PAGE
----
Continue reading about the Bears’ rookie class..

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Bears Sign Leonard Floyd

SATURDAY, 10:05am: The Bears have officially announced the move via Twitter.

FRIDAY, 5:14pm: The Bears have signed their highest-profile draft pick, inking first-round edge rusher Leonard Floyd to a contract, reports Brad Biggs of the Chicago Tribune (Twitter link). With the former Georgia standout now signed, the only remaining player of the Bears’ 2016 class without a contract is third-round defensive end Jonathan Bullard, as noted by PFR’s draft tracker.Leonard Floyd

Floyd became a Bear after they moved up two spots in the draft for him. The club was set to pick 11th overall, but it surrendered a fourth-rounder to Tampa Bay to land the ninth selection and grab Floyd. The 6-foot-4, 231-pounder was a dominant performer during his three-year tenure at Georgia, where he played both outside linebacker and defensive end, racking up 17 sacks and 26.5 tackles for loss. He’ll now serve as a prominent member of a Bears defense that also features the likes of Pernell McPhee, Willie Young and Lamarr Houston as pass-rushing threats.

The Bears’ four-year deal with Floyd will be worth in the $15.78MM range, including a signing bonus worth $9.68MM. It will also feature a fifth-year option for 2020.

Photo courtesy of USA Today Sports Images.

NFC Notes: Washington, Floyd, Palmer, Saints

Kyshoen Jarrett has visited several specialists this offseason in hopes of reaching a conclusion regarding the nerve damage the Washington safety suffered in Week 17 of his rookie season. The second-year player hasn’t done any work with the team this offseason, and Jay Gruden remains uncertain on Jarrett’s timetable, John Keim of ESPN.com reports.

It remains a possibility that Jarrett misses his entire second season, Mike Jones of the Washington Post reports (on Twitter).

A sixth-round pick last year, the now-23-year-old Jarrett forced a fumble and made 38 tackles as a rookie. The Virginia Tech product started five games for Washington and played in all 16 before going down against the Cowboys in what turned out to be a meaningless contest.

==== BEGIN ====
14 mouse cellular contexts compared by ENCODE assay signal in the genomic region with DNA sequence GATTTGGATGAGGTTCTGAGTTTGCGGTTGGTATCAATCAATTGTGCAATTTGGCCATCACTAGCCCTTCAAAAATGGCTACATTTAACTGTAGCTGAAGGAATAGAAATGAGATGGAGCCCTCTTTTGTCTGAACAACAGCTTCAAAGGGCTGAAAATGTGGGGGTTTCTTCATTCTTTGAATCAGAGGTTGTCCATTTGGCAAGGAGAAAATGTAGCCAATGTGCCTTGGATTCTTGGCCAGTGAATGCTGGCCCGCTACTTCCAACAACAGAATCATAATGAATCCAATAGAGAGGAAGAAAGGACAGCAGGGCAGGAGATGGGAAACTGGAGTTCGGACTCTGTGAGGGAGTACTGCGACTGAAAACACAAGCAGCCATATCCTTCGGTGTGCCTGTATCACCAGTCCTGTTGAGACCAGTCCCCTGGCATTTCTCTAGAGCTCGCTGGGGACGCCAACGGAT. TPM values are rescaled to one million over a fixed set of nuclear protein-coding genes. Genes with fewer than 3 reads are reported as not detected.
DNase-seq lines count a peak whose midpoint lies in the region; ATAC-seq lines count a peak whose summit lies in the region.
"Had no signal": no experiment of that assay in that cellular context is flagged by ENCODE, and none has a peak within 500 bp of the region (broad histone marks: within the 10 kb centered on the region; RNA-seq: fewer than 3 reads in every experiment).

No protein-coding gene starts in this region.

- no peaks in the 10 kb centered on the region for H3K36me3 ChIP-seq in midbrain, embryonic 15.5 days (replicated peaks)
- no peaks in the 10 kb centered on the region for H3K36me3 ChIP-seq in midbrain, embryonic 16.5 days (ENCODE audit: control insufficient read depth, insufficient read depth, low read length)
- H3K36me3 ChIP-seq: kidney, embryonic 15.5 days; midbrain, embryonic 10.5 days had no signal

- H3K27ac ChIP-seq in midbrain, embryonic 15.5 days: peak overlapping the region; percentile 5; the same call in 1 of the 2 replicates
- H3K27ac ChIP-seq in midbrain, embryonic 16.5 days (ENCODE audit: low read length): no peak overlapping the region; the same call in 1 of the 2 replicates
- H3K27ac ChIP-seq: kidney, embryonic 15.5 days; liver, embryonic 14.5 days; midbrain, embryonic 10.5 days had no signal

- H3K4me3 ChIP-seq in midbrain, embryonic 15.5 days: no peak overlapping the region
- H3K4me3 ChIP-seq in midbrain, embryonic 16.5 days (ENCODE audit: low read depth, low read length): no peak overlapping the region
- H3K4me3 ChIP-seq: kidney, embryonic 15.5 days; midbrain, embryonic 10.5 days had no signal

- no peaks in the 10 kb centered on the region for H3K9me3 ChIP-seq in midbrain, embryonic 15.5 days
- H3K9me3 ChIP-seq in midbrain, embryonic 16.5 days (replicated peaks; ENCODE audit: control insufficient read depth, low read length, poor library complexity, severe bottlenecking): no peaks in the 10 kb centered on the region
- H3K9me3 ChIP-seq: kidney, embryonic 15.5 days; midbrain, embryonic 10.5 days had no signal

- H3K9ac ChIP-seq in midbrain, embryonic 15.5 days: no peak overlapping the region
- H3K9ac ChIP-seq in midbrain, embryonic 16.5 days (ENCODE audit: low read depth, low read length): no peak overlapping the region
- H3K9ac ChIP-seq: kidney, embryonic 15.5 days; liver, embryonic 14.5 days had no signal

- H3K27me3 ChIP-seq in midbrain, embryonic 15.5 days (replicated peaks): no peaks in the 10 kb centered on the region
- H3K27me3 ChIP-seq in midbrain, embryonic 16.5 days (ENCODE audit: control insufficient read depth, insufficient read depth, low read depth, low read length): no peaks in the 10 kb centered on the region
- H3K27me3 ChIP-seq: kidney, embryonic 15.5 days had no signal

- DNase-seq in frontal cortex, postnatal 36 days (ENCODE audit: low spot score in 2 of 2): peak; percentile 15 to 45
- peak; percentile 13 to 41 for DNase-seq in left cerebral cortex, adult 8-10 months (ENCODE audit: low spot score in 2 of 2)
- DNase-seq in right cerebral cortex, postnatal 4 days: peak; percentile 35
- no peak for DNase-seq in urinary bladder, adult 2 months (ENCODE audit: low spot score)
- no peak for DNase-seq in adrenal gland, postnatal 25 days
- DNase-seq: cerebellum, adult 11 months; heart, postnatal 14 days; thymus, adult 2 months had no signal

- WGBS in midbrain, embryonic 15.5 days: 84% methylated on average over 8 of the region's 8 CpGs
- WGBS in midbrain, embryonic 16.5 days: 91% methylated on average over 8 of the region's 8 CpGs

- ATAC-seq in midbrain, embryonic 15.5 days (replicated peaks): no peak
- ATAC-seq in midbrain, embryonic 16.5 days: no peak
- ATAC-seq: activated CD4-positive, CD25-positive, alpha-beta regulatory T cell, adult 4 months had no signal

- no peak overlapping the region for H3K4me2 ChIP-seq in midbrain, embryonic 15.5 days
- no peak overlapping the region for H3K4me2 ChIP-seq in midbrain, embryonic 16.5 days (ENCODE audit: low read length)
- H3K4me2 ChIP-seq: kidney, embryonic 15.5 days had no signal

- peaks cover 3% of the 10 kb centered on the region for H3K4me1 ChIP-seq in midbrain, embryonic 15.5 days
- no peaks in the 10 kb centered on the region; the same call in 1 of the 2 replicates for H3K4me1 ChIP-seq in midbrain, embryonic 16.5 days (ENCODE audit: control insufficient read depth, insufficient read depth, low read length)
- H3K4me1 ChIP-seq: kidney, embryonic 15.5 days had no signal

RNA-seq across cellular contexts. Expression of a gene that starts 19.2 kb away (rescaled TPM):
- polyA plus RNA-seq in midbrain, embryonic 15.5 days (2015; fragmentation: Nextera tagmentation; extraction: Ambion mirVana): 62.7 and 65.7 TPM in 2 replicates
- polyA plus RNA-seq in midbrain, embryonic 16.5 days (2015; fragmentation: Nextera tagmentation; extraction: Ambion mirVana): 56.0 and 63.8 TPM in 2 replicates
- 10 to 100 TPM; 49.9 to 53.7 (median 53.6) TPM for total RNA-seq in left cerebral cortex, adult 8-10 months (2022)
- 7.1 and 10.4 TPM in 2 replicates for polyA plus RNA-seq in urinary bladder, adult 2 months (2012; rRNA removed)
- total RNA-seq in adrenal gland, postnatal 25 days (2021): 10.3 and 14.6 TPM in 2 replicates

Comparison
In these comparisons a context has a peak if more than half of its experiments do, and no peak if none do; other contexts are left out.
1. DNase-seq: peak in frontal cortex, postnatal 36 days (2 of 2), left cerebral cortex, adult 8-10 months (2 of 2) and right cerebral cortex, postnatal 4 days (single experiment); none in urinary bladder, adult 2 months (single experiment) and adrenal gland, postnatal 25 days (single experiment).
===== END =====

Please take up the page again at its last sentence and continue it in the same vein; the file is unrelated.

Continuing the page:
Washington has converted DeAngelo Hall into a safety, signed David Bruton and drafted linebacker/safety Su’a Cravens to help its back line.

Here’s some more on Washington, along with the latest coming out of the NFC.

  • Although Cravens is listed on Washington’s roster as a safety, the former USC talent worked exclusively at inside linebacker during the team’s minicamp, Jones tweets. Cravens lined up at outside ‘backer and at safety with the Trojans, but his professional employer prefers he first acclimate to the inside spot before branching out to nickel and safety assimilation, per Jones.
  • The size disparity between Leonard Floyd and the Bears‘ other primary outside linebackers will be significant this season. DC Vic Fangio expects the team’s top rookie to weigh between 230 and 235 pounds this season, Rich Campbell of the Chicago Tribune reports. Contrast that with Pernell McPhee and Lamarr Houston, who are both over 270, and it’s a rather notable chasm between players who play the same position. Fangio said multiple times during an interview with Chicago-area media Saturday he wasn’t concerned about the ex-Georgia edge player’s weight. “I’m sure there’s going to be a play or two every game where you’re going to say, ‘Jeez, he’s not heavy enough,’ or, ‘He’s too light,’” Fangio said. “Hopefully there’ll be a few plays every game, too, that we say, ‘Well, jeez, we didn’t have anybody who could have done that in the past.’ He is what he is.”
  • Carson Palmer‘s work with Cardinals consultant Brett Fischer last year helped strengthen his throwing arm, with wideouts and defensive backs noticing quickly he was throwing harder than he had in 2014, Kent Somers of the Arizona Republic reports. Fischer worked with pitchers Randy Johnson and Max Scherzer before aiding Palmer.
  • Kickers Connor Barth and Nate Freese tried out for the Saints today during a workout that consisted of 44 tryout players, Evan Woodberry of NOLA.com reports. Freese was a seventh-round Lions draft choice in 2014. The Saints have Kai Forbath and Josh Scobee on their roster. New Orleans also worked out former Packers seventh-round defensive lineman C.J. Wilson, who played with the Packers from 2010-13, saw short stints with the Raiders and Lions the past two seasons. Entering what would be his age-29 season, Wilson has made 19 career starts and 6.5 sacks.